**`3`. Versatility:** The slope-intercept form allows easy identification of key properties such as slope and intercepts, making it invaluable for understanding and analyzing linear relationships.

**Example 1. Find the equation of a line passing through the point \((2, 4)\) with a slope of \(3\).**

**Solution:**

Given the point \((2, 4)\) and the slope \(m = 3\), we can use the slope-intercept form \(y = mx + b\).

Substituting the given values, we get:

\(4 = 3(2) + b\)

\(4 = 6 + b\)

\(b = 4 - 6\)

\(b = -2\)

Therefore, the equation of the line is \(y = 3x - 2\).

**Example `2`. Determine the equation of a line with a slope of \(-\frac{1}{2}\) passing through the point \((5, 3)\).**

**Solution:**

Given the slope \(m = -\frac{1}{2}\) and the point \((5, 3)\), we use the slope-intercept form \(y = mx + b\).

Substituting the given values:

\(3 = -\frac{1}{2}(5) + b\)

\(3 = -\frac{5}{2} + b\)

\(b = 3 + \frac{5}{2}\)

\(b = \frac{11}{2}\)

Therefore, the equation of the line is \(y = -\frac{1}{2}x + \frac{11}{2}\).

**Example `3`. What is the `y`-intercept of the line with the equation `2y−4x=10x−20`?**

**Solution:**

To find the `y`-intercept of the line with the equation \(2y - 4x = 10x - 20\), we need to rewrite the equation in the slope-intercept form \(y = mx + b\).

Given equation: \(2y - 4x = 10x - 20\)

First, let's isolate \(y\)-term to one side of the equation:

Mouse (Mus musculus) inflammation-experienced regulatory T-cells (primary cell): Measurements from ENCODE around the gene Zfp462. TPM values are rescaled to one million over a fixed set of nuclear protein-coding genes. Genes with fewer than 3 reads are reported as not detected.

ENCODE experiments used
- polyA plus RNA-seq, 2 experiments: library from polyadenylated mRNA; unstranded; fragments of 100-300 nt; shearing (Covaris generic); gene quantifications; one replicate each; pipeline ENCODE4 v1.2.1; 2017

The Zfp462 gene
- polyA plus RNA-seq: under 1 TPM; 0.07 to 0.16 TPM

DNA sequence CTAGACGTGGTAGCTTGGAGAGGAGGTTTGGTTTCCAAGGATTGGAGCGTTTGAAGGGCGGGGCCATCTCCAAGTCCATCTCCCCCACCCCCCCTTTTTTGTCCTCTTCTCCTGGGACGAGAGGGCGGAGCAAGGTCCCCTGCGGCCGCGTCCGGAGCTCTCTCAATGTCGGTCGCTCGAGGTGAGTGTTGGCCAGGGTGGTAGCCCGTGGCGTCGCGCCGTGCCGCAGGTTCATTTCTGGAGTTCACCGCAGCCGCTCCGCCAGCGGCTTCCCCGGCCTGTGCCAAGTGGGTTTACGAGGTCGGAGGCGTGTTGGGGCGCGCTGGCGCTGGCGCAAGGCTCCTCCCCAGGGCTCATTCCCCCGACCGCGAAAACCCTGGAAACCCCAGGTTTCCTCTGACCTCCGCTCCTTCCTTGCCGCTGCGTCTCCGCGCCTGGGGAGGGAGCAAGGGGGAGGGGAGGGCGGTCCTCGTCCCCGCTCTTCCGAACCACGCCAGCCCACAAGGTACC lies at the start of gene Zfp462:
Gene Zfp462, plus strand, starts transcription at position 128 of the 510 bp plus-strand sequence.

\(2y = 4x + 10x - 20\)

\(2y = 14x - 20\)

Next, divide both sides by `2` to solve for \(y\):

\(y = 7x - 10\)

Now, we have the equation in slope-intercept form, where \(m = 7\) (the slope) and \(b = -10\) (the `y`-intercept).

Therefore, the `y`-intercept of the line is \(-10\).

**Example `4`. What is the equation of the line between `(0,10)` and `(4,20)`?**

**Solution:**

To find the equation of the line passing through the points \((0, 10)\) and \((4, 20)\), we first need to determine the slope (\(m\)) using the formula:

\( m = \frac{{y_2 - y_1}}{{x_2 - x_1}} \)

Given the points \((0, 10)\) and \((4, 20)\), we can substitute their coordinates into the formula:

\( m = \frac{{20 - 10}}{{4 - 0}} \)

\( m = \frac{{10}}{{4}} \)

\( m = 2.5 \)

Now that we have the slope (\(m\)), we can use one of the given points and the slope to find the equation of the line using the point-slope form:

\( y - y_1 = m(x - x_1) \)

Let's use the point \((0, 10)\):

\( y - 10 = 2.5(x - 0) \)

\( y - 10 = 2.5x \)

Now, let's isolate \(y\) :

\( y = 2.5x + 10 \)

Therefore, the equation of the line passing through the points \((0, 10)\) and \((4, 20)\) is \( y = 2.5x + 10 \).

**Example 5. Rewrite the equation in slope-intercept form: `2/3y=1/2x+3`**

**Solution:**

To rewrite the equation \( \frac{2}{3}y = \frac{1}{2}x + 3 \) in slope-intercept form \(y = mx + b\), we need to isolate \(y\) on one side of the equation.